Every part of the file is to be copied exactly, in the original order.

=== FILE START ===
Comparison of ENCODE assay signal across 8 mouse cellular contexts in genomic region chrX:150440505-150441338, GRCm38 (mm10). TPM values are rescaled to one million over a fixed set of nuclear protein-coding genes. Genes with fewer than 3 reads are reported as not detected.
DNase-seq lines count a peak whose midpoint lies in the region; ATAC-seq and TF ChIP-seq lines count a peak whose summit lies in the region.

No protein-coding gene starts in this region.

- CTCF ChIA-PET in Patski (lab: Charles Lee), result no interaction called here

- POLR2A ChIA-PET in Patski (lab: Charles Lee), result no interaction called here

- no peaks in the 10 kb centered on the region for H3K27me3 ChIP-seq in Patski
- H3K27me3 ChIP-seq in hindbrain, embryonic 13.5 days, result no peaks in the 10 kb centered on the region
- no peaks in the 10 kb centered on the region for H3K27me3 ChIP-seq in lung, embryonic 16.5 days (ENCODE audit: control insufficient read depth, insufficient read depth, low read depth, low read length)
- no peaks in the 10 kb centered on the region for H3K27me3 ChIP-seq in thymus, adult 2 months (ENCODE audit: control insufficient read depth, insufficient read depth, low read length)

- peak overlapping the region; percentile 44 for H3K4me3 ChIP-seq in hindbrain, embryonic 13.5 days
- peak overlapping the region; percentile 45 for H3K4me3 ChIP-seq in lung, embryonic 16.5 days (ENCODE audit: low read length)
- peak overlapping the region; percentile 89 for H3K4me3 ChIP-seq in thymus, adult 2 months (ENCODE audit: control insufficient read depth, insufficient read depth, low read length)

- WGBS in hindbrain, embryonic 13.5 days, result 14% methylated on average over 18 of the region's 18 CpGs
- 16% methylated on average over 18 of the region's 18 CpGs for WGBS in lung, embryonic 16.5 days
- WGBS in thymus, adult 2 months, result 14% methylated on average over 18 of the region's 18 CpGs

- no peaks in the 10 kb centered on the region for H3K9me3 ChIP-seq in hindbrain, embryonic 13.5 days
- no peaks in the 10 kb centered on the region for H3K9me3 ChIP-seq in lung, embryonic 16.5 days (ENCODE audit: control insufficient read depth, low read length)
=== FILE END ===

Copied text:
Comparison of ENCODE assay signal across 8 mouse cellular contexts in genomic region chrX:150440505-150441338, GRCm38 (mm10). TPM values are rescaled to one million over a fixed set of nuclear protein-coding genes. Genes with fewer than 3 reads are reported as not detected.
DNase-seq lines count a peak whose midpoint lies in the region; ATAC-seq and TF ChIP-seq lines count a peak whose summit lies in the region.

No protein-coding gene starts in this region.

- CTCF ChIA-PET in Patski (lab: Charles Lee), result no interaction called here

- POLR2A ChIA-PET in Patski (lab: Charles Lee), result no interaction called here

- no peaks in the 10 kb centered on the region for H3K27me3 ChIP-seq in Patski
- H3K27me3 ChIP-seq in hindbrain, embryonic 13.5 days, result no peaks in the 10 kb centered on the region
- no peaks in the 10 kb centered on the region for H3K27me3 ChIP-seq in lung, embryonic 16.5 days (ENCODE audit: control insufficient read depth, insufficient read depth, low read depth, low read length)
- no peaks in the 10 kb centered on the region for H3K27me3 ChIP-seq in thymus, adult 2 months (ENCODE audit: control insufficient read depth, insufficient read depth, low read length)

- peak overlapping the region; percentile 44 for H3K4me3 ChIP-seq in hindbrain, embryonic 13.5 days
- peak overlapping the region; percentile 45 for H3K4me3 ChIP-seq in lung, embryonic 16.5 days (ENCODE audit: low read length)
- peak overlapping the region; percentile 89 for H3K4me3 ChIP-seq in thymus, adult 2 months (ENCODE audit: control insufficient read depth, insufficient read depth, low read length)

- WGBS in hindbrain, embryonic 13.5 days, result 14% methylated on average over 18 of the region's 18 CpGs
- 16% methylated on average over 18 of the region's 18 CpGs for WGBS in lung, embryonic 16.5 days
- WGBS in thymus, adult 2 months, result 14% methylated on average over 18 of the region's 18 CpGs

- no peaks in the 10 kb centered on the region for H3K9me3 ChIP-seq in hindbrain, embryonic 13.5 days
- no peaks in the 10 kb centered on the region for H3K9me3 ChIP-seq in lung, embryonic 16.5 days (ENCODE audit: control insufficient read depth, low read length)